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I was wondering how the "GUI" of a command line application is communicated over a network. Most of the time, it's quite simple (plain text / input) but sometimes it's more complex (aptitude).

Is it defined by some sort of standard so that anyone can write their own terminal and that all terminal implementations behave in the same way (colors, positioning, etc.)?

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Console programs typically use curses or one of its successors to build the sorts of text user interfaces you're talking about. (There are other libraries of this sort, but it's not important to list them all here.)

These libraries use one of two databases, called termcap and terminfo. (This is one of the many BSD vs. AT&T differences you still find in modern Unix systems.) These databases contain maps that tell how to control the many terminal types. The vast majority of the terminal types you'll find defined in these databases didn't survive the days of real terminals, and so are now only of historical interest.

What's survived, and are used by programs like minicom and GUI "terminal" programs like xterm, GNOME Terminal, the OS X Terminal, etc., are a few common standards:

  • ANSI X3.64: A standard for controlling "glass terminals" — as opposed to teletypes — it is based on special sequences of characters which the remote terminal interprets. For instance, if the Unix box wants to tell the terminal to move its cursor to the upper left corner of the screen, it sends the characters ESC [ 1 ; 1 H. The first two characters tell the terminal to expect a control sequence, the 1s are the row and column, and H is the command meaning "move cursor". Unix programs don't embed these escape sequences, it's all handled by the libraries mentioned above.

    Trivia: many PC BBSes used ANSI codes, too. (Still do, actually.)

  • DEC VT100: A variant of the ANSI terminal standard, it became popular enough that it's still supported by most terminal programs in some form. Sometimes you see this called the VT102 protocol, that being a later cost-reduced — and therefore more popular — version of the VT100 plus all available expansion options built-in.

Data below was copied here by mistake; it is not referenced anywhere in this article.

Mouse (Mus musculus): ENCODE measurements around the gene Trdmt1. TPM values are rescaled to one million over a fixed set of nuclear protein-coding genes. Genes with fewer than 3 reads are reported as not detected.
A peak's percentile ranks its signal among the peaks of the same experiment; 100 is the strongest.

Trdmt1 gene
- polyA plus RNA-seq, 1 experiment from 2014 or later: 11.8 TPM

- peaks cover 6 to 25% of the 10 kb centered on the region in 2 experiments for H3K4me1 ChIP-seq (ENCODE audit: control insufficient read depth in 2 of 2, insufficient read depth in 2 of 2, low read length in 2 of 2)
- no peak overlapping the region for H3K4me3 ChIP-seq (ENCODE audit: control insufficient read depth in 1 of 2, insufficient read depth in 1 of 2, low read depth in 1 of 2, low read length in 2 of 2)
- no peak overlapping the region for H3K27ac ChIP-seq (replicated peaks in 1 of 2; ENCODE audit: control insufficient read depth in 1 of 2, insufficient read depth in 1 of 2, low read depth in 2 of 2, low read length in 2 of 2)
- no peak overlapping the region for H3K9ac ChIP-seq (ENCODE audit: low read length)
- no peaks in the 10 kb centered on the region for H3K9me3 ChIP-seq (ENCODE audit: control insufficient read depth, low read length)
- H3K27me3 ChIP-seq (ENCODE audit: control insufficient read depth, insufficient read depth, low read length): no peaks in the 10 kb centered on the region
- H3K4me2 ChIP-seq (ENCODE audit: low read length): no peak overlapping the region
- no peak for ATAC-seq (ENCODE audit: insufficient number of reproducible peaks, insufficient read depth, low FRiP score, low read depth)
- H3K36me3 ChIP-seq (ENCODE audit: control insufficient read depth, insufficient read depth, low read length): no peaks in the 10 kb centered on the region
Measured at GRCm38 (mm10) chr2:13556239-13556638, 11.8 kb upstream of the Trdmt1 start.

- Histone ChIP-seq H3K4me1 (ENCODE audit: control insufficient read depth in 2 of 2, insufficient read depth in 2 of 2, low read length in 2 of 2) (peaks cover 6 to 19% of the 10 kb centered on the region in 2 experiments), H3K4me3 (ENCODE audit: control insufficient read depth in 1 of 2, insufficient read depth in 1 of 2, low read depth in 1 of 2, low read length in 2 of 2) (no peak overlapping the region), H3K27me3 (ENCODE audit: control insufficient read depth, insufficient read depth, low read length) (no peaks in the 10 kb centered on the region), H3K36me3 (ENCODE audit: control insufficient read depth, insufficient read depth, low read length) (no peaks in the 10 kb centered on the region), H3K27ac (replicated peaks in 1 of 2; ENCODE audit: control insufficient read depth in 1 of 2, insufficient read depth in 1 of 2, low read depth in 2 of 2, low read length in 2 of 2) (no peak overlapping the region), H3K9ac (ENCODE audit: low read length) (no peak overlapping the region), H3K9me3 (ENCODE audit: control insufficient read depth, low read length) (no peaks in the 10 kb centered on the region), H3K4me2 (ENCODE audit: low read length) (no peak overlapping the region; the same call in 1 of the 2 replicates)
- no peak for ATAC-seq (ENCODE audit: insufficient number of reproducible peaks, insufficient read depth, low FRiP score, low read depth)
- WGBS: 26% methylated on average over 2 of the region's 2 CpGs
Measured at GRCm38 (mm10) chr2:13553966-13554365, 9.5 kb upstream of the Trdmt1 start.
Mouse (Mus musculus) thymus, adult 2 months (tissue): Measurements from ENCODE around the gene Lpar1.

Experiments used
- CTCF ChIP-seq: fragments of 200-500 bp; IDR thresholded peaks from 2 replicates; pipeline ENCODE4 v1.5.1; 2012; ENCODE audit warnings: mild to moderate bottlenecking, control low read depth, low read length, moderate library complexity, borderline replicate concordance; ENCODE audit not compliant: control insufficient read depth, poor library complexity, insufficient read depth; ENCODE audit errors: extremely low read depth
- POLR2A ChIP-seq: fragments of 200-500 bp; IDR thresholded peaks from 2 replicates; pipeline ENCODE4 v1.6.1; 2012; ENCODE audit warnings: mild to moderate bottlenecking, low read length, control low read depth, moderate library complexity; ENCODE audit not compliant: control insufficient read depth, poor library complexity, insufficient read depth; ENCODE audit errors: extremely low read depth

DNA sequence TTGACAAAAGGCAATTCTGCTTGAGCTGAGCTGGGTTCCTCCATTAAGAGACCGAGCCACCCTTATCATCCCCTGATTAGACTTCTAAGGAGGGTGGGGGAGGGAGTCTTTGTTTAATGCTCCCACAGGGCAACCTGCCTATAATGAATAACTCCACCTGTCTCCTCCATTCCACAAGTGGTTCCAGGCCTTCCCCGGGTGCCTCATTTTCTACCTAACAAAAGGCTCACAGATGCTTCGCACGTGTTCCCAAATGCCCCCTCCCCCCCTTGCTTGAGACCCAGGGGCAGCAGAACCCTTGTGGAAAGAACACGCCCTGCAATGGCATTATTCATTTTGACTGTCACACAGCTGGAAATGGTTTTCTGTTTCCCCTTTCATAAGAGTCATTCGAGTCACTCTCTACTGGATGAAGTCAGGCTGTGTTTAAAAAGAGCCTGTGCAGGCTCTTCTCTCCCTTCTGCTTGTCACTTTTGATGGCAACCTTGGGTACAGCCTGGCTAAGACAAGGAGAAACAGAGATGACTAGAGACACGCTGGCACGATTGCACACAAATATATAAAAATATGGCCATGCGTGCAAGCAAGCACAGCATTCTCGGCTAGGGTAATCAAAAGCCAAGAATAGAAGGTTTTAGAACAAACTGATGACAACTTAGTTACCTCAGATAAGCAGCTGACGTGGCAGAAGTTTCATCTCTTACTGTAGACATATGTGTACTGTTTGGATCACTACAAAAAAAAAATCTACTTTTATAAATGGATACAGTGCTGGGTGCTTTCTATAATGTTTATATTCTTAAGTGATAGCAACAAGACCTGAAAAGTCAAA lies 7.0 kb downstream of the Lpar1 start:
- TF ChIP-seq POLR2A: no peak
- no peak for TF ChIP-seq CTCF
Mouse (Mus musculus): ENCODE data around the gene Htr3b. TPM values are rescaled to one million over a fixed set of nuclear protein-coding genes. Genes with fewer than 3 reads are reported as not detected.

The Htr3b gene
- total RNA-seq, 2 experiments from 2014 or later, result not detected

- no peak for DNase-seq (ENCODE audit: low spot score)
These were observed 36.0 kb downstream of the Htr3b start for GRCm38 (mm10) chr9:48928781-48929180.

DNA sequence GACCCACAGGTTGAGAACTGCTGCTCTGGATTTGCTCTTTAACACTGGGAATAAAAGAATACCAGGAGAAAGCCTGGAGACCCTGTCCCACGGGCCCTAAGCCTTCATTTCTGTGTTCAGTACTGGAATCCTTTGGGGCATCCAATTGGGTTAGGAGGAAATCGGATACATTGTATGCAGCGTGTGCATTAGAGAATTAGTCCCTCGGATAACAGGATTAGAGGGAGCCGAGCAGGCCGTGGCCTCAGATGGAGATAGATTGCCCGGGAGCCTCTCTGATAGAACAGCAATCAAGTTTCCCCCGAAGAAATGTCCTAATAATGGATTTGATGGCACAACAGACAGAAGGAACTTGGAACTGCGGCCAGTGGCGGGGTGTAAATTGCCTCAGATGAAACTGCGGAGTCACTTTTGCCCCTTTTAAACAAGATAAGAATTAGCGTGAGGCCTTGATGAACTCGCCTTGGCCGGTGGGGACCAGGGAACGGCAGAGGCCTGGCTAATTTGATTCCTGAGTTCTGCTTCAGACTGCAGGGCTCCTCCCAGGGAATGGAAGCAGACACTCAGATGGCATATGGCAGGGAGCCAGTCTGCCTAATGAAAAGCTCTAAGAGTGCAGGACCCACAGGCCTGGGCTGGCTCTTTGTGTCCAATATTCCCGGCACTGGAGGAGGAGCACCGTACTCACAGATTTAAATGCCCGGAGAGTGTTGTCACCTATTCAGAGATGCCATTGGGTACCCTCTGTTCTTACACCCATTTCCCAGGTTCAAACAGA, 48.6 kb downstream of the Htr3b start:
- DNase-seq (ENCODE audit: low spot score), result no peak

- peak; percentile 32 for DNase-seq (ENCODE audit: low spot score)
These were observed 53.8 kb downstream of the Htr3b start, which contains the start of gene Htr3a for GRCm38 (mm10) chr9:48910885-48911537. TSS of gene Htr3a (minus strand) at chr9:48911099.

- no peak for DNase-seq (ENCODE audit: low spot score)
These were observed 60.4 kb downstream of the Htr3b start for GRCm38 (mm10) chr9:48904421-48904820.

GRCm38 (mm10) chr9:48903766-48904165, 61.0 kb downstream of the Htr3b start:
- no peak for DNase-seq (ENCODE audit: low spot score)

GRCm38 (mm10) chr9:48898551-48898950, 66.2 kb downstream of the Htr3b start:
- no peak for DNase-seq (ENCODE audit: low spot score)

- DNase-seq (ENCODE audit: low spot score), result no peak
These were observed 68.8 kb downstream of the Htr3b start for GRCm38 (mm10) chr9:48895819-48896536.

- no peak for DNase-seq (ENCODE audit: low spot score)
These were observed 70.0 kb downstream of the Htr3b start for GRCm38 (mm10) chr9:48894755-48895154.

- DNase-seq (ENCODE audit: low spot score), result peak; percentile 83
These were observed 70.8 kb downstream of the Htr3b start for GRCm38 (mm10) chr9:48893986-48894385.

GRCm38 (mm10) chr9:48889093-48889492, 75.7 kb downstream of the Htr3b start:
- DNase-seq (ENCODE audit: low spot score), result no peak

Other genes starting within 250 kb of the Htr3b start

The DEC terminal protocols are a backwards-compatible series, extending from the first ANSI-compatible model introduced in 1978 (the VT100) up through the VT500 series models you can still buy from Boundless Technologies, who bought the terminal business from DEC in 1995.

    A typical terminal emulator program is something of a mongrel, and doesn't emulate one particular terminal model exactly. It might support 96% of all DEC VT escape sequences up through the VT320, yet also support extensions like ANSI color (a VT525 feature) and an arbitrary number of rows and columns. The 4% of codes it doesn't understand may not be missed if your programs don't need those features, even though you've told curses (or whatever) that you want programs using it to use the VT320 protocol. Such a program might advertise itself as VT320 compatible, then, even though, strictly speaking, it is not.

  • xterm: A kind of amalgam of ANSI and the VT-whatever standards. Whenever you're using a GUI terminal emulator like xterm or one of its derivatives, you're usually also using the xterm terminal protocol, typically the more modern xterm-color variant.

  • Linux: The Linux console also uses an extended variant of the ANSI terminal protocol, in the same spirit as the xterm protocols. Most of its extensions have to do with the differences between a PC and a glass terminal. For example, the IBM keyboard has some keys not on a DEC VT-whatever. (And vice versa.)

    Like Linux, some Unix systems have their own console terminal protocol, too. There's the scoansi ANSI X3.64 variant for SCO Unixes, for example.

  • Wyse: A company, still around, that got started making glass terminals back in the minicomputer days. Although Wyse terminals were able to emulate the VT100 and other popular terminal protocols, they also had their own native codes. I mention it only because you still sometimes see programs that know these codes.

You can find out which terminal standard you're asking libraries like curses to use by looking at the TERM environment variable:

$ echo $TERM

When you ssh to another system, the TERM variable is carried along so the remote Unix box knows how to communicate with your local terminal.

Because so many of these protocols are ANSI X3.64 variants, and because the ubiquitous ASCII and UTF-8 character coding standards take care of so much else, an incorrect TERM variable isn't typically catastrophic. Things that tend to break are extended keys like Home and Page Up, Alt-whatever key combinations, and typographical display features like color, boldface, etc.

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